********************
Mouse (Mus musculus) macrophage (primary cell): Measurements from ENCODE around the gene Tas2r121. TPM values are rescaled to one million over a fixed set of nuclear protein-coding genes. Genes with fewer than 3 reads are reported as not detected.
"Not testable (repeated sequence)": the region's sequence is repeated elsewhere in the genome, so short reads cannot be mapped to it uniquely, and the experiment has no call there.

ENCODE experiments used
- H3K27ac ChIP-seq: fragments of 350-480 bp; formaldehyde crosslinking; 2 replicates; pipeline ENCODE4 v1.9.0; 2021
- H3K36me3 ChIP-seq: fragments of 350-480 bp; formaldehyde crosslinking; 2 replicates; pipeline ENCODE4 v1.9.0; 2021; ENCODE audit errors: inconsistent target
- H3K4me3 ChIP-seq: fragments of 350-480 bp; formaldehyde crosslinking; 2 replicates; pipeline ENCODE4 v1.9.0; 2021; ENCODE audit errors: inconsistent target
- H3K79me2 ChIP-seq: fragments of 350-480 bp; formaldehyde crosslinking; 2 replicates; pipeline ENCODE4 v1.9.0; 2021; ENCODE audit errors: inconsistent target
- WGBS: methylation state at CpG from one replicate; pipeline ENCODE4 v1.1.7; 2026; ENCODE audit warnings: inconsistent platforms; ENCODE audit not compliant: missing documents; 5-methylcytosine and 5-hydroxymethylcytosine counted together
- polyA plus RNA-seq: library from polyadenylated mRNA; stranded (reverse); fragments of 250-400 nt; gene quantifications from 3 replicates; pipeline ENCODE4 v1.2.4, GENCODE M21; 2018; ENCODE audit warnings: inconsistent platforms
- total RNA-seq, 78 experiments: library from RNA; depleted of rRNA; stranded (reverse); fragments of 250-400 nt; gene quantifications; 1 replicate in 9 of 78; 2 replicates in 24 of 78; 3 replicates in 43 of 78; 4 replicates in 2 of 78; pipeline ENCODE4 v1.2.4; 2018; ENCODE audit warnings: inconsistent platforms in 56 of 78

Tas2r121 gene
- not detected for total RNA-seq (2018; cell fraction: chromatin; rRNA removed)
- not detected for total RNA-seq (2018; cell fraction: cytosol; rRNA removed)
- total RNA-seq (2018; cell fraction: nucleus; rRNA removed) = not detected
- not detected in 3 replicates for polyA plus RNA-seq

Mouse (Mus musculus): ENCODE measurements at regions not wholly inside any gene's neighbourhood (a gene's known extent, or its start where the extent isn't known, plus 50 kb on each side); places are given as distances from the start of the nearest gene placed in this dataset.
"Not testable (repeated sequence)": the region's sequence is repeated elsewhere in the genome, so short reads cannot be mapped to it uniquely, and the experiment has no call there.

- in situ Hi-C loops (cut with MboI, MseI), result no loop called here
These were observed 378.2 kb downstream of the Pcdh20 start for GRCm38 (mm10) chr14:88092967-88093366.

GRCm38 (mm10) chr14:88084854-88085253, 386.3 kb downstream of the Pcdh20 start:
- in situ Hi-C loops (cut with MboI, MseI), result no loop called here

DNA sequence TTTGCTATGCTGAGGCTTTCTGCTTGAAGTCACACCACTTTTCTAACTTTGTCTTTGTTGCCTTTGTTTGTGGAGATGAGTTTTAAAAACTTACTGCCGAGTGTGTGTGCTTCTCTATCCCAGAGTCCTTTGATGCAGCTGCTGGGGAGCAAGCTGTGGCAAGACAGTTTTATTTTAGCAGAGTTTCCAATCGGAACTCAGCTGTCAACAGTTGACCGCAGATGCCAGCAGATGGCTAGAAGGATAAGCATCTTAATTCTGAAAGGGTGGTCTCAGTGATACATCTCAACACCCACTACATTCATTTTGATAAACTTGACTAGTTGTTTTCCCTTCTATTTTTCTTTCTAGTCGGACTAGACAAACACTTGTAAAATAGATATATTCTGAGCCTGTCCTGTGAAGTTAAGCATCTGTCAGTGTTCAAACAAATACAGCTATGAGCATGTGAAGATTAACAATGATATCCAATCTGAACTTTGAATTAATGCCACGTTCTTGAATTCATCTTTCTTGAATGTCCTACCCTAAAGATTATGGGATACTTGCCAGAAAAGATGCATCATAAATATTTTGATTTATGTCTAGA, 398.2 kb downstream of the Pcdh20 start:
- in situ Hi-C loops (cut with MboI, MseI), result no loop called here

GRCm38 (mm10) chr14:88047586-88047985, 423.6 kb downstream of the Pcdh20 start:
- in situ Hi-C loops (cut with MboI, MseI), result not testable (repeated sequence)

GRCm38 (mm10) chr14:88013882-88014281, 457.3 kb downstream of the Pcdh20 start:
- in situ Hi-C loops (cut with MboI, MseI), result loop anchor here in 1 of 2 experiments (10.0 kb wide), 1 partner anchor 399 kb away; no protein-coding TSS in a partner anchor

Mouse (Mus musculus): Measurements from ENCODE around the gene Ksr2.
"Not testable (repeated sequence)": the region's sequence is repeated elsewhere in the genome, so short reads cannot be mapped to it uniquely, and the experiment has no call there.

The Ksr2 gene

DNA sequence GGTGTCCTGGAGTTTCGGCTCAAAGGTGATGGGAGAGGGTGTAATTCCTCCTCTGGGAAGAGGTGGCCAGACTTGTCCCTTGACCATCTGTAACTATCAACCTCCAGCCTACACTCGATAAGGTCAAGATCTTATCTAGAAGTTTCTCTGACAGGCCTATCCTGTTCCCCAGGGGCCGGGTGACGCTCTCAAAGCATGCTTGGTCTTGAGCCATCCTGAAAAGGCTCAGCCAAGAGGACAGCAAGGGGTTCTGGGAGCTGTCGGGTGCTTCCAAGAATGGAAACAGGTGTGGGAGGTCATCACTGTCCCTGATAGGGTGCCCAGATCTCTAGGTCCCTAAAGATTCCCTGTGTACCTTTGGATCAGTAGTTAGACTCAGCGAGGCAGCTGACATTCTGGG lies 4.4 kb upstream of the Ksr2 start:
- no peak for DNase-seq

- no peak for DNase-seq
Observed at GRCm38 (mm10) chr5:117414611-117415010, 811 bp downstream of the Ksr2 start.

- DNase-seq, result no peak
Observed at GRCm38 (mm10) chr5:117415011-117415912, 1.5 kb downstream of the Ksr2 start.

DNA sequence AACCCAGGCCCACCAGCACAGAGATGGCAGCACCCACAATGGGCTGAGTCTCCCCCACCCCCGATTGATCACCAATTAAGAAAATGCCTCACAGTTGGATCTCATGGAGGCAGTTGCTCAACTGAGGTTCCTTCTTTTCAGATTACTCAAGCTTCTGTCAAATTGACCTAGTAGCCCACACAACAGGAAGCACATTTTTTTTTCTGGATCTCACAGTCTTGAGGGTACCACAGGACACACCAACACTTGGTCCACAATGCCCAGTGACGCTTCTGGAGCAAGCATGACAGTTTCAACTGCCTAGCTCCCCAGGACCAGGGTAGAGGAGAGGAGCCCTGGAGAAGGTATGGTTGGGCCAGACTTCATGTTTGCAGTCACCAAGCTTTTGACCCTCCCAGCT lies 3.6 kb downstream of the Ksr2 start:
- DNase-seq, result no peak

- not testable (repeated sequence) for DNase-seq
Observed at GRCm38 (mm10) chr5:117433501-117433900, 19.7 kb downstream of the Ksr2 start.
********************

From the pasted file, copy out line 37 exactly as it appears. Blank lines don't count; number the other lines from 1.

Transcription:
DNA sequence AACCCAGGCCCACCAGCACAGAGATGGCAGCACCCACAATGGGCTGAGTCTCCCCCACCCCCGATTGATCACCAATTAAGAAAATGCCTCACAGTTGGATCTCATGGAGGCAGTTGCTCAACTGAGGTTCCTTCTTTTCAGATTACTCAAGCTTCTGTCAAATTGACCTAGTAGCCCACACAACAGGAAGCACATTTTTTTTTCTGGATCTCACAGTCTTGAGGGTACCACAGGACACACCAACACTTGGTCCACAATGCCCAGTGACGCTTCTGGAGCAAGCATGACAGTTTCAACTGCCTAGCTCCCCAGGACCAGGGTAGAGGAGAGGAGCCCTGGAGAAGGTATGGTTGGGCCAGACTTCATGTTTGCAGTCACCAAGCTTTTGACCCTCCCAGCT lies 3.6 kb downstream of the Ksr2 start: